Critics have long seen Sir Charles Sedley’s 1687 comedy Bellamira as a throwback to an earlier era, when the English stage was dominated by “sex comedy.” According to this line of thought, the play was out of place in an era with stricter moral standards; hence the objections by “persons of a ticklish imagination” to which Sedley responded in his preface to the first edition.1 But one of these critics, Robert Hume, acknowledges a problem with this view: while “audiences get a lot fussier” from the early to the late 1680’s, there was still wild inconsistency in their taste; those same audiences had no qualms about attending revivals of earlier sexually-oriented comedies. Hume concludes, “To understand why one somewhat smutty play passes without apparent objection while another rouses a storm of criticism appears to be impossible” (Development 371). While earlier critics, such as Hume, have focused almost exclusively on the sexual content of Bellamira, Sedley’s play has received little attention from more recent critics, who have increased our understanding of the comedy of the sixteen-eighties by focusing on the politics of these plays. Sexual themes can certainly be intended as mere entertainment, but sex can also be used to make a political point; even The London Cuckolds, long regarded as pure entertainment, has been shown to have some political content (Dawson 70-1). An analysis of Bellamira in its political context shows that, far from being a throwback to an earlier era, Sedley’s play anticipates what John Harrington Smith called “the change in comedy,” an event he ties to a play that appeared in the season after Bellamira, The Squire of Alsatia by Sedley’s friend, Thomas Shadwell.
Like The Squire of Alsatia and a number of plays written in the next century, most notably The Conscious Lovers by fellow Whig Sir Richard Steele, Bellamira is modeled on a play by Terence. In fact, Bellamira follows its source, Terence’s Eunuchus, more closely than any English comedy had followed a classical model since Shakespeare’s Comedy of Errors and Jonson’s The Case is Altered followed their Plautine sources a century earlier. Why [End Page 21] Sedley would make such a close adaptation of any classical play at this point in his career is puzzling: one is not surprised to see Shakespeare and Jonson adapting Plautus for their apprentice work, but Bellamira appeared nearly two decades after Sedley’s comedy debut with The Mulberry Garden. The political situation provides one possible explanation: as a Whig writing in the reign of James II, perhaps he saw the imitation of a classic as a safe bet. His friend Shadwell was attempting to make a living as a translator of Roman satires, just as Dryden was later to do when his party was on the outs. It is true that by 1687 life had begun to be somewhat easier for the Whigs: James had begun reaching out to dissenters, many of whom were Whigs, in an attempt to gain support for his policy of religious toleration. Still, in the light of the persecution suffered by the Whigs in the previous six years, one cannot blame Sedley for being cautious.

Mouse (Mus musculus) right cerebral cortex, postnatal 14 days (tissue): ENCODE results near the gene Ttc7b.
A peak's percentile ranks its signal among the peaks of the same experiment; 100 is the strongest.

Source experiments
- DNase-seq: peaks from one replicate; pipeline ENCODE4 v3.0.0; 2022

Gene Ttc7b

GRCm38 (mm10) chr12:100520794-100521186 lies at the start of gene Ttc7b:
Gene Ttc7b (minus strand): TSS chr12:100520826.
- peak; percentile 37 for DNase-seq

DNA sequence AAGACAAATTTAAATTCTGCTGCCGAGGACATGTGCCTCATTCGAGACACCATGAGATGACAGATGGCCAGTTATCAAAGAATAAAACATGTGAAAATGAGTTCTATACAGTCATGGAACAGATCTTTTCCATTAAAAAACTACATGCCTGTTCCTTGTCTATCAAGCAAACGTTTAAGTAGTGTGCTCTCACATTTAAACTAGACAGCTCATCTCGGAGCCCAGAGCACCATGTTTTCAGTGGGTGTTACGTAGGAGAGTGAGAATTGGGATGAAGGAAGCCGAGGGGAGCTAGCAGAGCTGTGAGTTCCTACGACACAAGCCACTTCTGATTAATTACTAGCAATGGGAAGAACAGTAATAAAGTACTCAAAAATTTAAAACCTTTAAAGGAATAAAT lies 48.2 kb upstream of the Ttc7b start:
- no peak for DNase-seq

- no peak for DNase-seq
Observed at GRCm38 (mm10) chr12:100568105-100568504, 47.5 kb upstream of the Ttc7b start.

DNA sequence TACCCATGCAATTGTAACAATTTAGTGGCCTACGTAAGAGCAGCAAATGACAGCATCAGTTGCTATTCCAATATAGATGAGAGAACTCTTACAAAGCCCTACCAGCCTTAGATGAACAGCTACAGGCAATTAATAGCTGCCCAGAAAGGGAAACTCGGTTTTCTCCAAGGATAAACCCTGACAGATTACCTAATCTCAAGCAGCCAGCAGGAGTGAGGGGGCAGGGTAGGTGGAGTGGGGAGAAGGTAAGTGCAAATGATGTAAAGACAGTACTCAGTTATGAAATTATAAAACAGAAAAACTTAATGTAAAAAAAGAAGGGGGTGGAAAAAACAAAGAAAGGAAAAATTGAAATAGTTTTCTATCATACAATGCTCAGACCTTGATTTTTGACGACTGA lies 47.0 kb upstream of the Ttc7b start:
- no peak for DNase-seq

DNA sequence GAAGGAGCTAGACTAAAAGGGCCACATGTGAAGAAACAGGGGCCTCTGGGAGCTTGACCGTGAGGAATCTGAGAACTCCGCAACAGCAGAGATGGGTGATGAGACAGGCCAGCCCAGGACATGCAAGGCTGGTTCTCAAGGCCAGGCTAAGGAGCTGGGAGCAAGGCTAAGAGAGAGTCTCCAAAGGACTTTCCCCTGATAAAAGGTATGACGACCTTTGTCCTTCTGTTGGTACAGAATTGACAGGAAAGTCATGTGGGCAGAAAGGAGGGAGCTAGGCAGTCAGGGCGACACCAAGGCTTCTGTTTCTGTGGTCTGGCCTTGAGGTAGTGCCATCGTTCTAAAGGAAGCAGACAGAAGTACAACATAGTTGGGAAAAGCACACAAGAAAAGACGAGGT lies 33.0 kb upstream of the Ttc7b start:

A clue as to Sedley’s motivations in adapting Terence is given in the epilogue to Bellamira. There Sedley contrasts Terence with the political satire that had dominated the English stage in the early 1680’s:
Poets of late with humane SacrificeHave feasted you like Heathen Deities.In every Play they serv’d you up a manNay some at Parties and whole Factions ran?After such fare, how flat must Terence taste?Yet his plain Tales have had the luck to last.While your fam’d Authors, in their life time wast.(ll. 9-13)
Sedley plainly saw Terence as having produced a very different kind of comedy from the satiric comedy that appeared in the wake of the Exclusion Crisis. The plays that “serv’d you up a man” would include Thomas Durfey’s Sir Barnaby Whigg and Aphra Behn’s The City Heiress: Or, Sir Timothy Treat-all; John Crowne’s more comprehensive...